Nava spoke about the growth Guadalupe CU has seen over the last 24 years under her leadership, and about how the credit union serves the underbanked as a community development financial institution.

"There are a large number of our members who are underserved by the traditional banking system," Nava said, adding, "We do have members who are living in the financial mainstream, but 65% of our members are living below the designated poverty line."

Financial Fitness Day kicks off fin. lit. month

CU System
MADISON, Wis. (3/31/15)--Wednesday is Financial Fitness Day--and also the start of National Financial Literacy Month and National Credit Union Youth Month.
 
To celebrate Financial Fitness Day, the National Credit Union Foundation invites credit union organizations to participate in the daylong fundraising activities.

To participate in the event, which raises funds for the foundation and for state credit union foundations in order to support their respective financial literacy initiatives, credit union organizations could hold one or more of the following fundraisers:
  • A jeans or casual day for staff, where staffers donate money to wear casual clothing to work;
  • A bake sale for staff or members; and
  • A "Deduct or Donate a Buck" event, where credit unions ask their staff and members to consider making a voluntary donation as they complete their transactions, or deducting a certain amount of money from their checking or savings account.
Resources for the fundraisers can be found at financialfitnessday.com . Donations made during the day will be split evenly between the foundation and state credit union foundations.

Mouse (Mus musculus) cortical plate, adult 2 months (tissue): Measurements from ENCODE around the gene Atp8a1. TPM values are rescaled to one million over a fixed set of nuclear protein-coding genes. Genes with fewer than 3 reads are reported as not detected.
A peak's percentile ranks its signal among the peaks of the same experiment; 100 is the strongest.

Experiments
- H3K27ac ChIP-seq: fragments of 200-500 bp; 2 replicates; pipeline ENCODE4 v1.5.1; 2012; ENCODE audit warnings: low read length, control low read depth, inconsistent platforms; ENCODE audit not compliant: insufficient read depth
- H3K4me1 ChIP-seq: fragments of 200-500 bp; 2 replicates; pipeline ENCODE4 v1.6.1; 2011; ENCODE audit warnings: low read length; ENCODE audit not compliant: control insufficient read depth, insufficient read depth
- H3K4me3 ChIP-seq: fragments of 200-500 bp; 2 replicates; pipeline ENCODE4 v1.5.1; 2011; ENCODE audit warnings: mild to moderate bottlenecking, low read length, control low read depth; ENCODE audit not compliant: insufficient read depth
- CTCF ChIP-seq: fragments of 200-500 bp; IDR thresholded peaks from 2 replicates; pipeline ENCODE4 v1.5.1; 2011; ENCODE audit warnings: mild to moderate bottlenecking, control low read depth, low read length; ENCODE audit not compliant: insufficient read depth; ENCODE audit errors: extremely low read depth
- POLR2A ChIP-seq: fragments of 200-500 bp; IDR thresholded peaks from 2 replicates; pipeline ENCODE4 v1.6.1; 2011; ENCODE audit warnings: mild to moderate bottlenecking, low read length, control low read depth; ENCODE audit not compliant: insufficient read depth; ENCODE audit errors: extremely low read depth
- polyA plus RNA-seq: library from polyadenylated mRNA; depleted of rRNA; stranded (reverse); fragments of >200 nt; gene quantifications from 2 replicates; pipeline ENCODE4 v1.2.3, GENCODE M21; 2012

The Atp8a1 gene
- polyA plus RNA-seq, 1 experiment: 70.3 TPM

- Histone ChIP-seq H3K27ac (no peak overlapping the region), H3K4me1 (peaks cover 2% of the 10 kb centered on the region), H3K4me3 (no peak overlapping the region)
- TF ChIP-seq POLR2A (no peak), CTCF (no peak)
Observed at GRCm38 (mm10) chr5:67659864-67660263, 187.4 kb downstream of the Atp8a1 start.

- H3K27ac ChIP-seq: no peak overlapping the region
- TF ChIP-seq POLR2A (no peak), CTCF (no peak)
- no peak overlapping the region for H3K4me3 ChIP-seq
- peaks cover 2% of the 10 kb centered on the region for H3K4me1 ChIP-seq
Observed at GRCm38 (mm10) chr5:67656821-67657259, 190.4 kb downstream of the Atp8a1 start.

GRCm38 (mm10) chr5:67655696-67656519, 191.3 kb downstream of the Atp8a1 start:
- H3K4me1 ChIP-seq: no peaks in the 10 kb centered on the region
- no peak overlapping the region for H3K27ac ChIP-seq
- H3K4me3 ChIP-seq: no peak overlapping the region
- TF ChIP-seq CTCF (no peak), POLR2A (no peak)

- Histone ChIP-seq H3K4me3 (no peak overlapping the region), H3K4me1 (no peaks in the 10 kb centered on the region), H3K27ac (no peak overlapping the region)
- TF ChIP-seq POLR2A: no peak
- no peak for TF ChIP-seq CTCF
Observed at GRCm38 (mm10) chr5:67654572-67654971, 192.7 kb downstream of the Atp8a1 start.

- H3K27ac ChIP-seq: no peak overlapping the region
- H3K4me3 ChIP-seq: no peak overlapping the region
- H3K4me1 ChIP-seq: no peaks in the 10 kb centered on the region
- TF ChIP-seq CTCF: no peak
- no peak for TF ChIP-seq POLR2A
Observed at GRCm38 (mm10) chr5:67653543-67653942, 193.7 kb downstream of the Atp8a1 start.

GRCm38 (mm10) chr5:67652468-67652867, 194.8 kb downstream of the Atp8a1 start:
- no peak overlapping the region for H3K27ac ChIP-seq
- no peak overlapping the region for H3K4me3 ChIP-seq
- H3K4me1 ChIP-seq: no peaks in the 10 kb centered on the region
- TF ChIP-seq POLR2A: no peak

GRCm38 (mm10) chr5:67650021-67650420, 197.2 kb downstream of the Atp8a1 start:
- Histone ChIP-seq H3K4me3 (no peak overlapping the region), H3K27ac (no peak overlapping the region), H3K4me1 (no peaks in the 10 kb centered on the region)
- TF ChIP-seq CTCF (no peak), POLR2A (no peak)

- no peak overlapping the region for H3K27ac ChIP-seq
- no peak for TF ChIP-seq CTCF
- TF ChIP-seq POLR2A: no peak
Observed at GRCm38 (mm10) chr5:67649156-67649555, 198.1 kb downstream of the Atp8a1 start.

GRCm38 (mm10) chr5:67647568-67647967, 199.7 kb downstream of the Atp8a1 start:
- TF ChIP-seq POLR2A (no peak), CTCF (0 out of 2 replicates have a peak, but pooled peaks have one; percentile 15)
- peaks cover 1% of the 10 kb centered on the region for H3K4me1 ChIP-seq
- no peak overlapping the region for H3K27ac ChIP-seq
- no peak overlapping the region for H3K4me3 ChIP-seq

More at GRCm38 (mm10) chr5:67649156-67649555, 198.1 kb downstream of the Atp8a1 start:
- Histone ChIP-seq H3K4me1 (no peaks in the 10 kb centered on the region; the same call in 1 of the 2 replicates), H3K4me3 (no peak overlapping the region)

Responding to demand from credit unions for a month-long celebration, National Credit Union Youth Week grows into National Credit Union Youth Month in 2015. The month-long celebration extends the time in which credit unions can connect and convey to their members the importance of financial education at a young age.

The month's theme, "Wild About Saving," was chosen from ideas submitted by credit union staff nationwide.

Click to view larger image Trish Fuller, loan officer at Abbeville (S.C.) Community CU, is prepared for National Credit Union Youth Month's "Wild About Saving" theme. (Abbeville Community CU Photo)
Abbeville (S.C.) Community CU has already decorated its branch with inflatable jungle animals in celebration of the theme.
 
CUNA will also sponsor its annual National Youth Saving Challenge during April. The contest will reward 25 savers with $100 cash prizes. Last year, 8,844 new accounts were opened, and 94,466 young members deposited more than $20.5 million into savings accounts during the month-long challenge.

Redwood CU (RCU), Santa Rosa, Calif., will celebrate National Credit Union Youth Month with two contests to promote good saving habits for children and teenagers.

RCU members ages 13 through 17 are invited to submit a 150-word description of their current saving plan and goal. One winner from each Redwood branch will be picked to demonstrate sound saving principles. Each winner will receive a $50 deposit to his or her savings account. An overall winner will also have his or her submission published in RCU's Jr. Partner Post , a quarterly newsletter for RCU's teen members.